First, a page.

Academic journal article Academy of Accounting and Financial Studies Journal

Nuances of Chaos in Foreign Exchange Markets

Academic journal article Academy of Accounting and Financial Studies Journal

Nuances of Chaos in Foreign Exchange Markets

Article excerpt

ABSTRACT

Is the economy an evolutionary process? Recently, scientists have begun to think that the economic dynamics of free-market societies can be explained by evolutionary dynamics. If so, on the aggregate level then, foreign exchange markets may be driven by a collective "image of the future" that societies are driven by. When economies are viewed as evolutionary processes, it is just possible that on the aggregate, but a subconscious level, competitive forces in foreign exchange markets become endogenous in a system that drives exchange rates towards a collective futuristic image. Moreover, such a system could be deterministic. This paper investigates such possibility in the daily dollar price movements of five major trading currencies and three less actively traded currencies over a 25-year time span beginning with the inception of the floating exchange rate system in 1973. The results of this study suggest that none of the examined currencies are influenced by low-dimensional chaotic determinism. Although three of the examined exchange rates do exhibit signs of being driven by higher-dimensional chaos, this finding does not significantly favor the possibility of predicting these currency movements. As such, very little evidence of a deterministic driving force behind foreign exchange rates is uncovered in this study.

INTRODUCTION

Of late, there has been some deliberation about viewing economies as evolutionary processes. In such a case, it is just possible that on the aggregate, but a subconscious level, competitive forces in foreign exchange markets become endogenous in a system that drives exchange rates towards a collective "image of the future". Grabbe [1996] presents the possibility of self-organization of human societies, and thus by implication of the economy, with a shared image or a vision of the future. At the singular level, this vision might be subconscious or nonexistent, but at the aggregate level such a vision might be discernible. In the foreign exchange markets, most of the trading occurs while traders are marketmakers or speculators. They may not afford the luxury of acting late on any relevant news. Very often, the trader must anticipate other traders' moves and try to preempt such moves. As such, each trader must not just act on his or her expectations but rather act on anticipation of other traders moves who themselves are trying to anticipate the first's and everyone else's moves and so on. Evolutionary dynamics provide a solution in the form of spontaneous order involving dynamic feedback at a higher, or aggregate, level. In the foreign exchange markets context, what appears to be competition amongst traders and central banks at the lower level, where expectations are generated, functions as co-ordination at the higher (global) level (Grabbe [1996]). Recent research in behavioral economics has also yielded explanations of chaotic influences in economic and financial data series based on equilibrium solutions under conditions of imperfect foresight (Sorger [1996]).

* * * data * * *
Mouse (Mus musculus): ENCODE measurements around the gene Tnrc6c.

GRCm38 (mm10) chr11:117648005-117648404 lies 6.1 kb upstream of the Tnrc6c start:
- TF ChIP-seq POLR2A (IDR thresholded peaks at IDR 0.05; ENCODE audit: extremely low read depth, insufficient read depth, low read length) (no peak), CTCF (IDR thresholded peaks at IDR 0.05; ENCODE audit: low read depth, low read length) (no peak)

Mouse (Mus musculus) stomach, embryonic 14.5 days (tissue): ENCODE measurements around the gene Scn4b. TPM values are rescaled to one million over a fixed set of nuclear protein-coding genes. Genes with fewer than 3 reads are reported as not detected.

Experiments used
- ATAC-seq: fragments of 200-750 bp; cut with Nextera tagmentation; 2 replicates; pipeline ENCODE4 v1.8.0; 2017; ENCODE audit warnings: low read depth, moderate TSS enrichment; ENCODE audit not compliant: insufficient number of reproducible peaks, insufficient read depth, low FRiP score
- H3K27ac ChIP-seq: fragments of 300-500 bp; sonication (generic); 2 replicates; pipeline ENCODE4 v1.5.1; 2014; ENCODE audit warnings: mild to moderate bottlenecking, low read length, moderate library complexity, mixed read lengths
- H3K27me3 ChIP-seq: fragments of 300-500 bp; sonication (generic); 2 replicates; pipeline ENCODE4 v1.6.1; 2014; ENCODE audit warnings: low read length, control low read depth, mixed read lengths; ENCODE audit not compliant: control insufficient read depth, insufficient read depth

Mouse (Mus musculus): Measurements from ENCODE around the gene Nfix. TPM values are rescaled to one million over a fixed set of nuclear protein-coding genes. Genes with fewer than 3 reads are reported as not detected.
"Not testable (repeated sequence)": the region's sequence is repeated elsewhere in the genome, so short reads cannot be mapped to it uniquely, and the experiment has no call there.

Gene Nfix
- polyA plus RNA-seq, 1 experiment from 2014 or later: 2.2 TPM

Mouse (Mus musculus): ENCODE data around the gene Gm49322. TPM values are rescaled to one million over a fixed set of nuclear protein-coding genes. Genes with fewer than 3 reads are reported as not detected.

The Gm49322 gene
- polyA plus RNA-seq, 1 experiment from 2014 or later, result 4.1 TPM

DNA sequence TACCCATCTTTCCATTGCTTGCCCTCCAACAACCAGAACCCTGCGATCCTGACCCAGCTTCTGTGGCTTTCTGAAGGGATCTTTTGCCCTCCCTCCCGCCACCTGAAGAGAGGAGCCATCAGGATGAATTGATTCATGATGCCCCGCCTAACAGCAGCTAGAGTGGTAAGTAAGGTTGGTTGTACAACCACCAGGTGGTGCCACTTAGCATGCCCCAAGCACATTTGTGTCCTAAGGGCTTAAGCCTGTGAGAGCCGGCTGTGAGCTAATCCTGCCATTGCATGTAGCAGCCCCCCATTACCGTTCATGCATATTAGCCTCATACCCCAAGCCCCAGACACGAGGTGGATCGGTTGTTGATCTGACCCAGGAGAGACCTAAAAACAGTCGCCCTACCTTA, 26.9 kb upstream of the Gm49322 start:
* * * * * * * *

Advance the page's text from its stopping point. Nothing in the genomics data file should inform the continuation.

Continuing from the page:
If such is the case, foreign exchange rates may be driven by nonlinear deterministic systems. Recent advances in the study of nonlinear dynamics and chaotic processes have yielded tools that can distinguish stochastic variables from seemingly random data that are, in fact, generated by low-complexity nonlinear deterministic processes. Tests for informational efficiency in foreign exchange markets can now be strengthened by employing these tests for chaotic dynamics among time series of security returns. Since some forms of chaotic determinism can generate seemingly random variates, it is imperative that tests for nonlinear dependencies become an integral part of market efficiency tests.

In examining the pricing efficiency of foreign exchange markets, the vast majority of research has relied on linear modeling techniques, which have serious limitations in detecting multidimensional patterns. …

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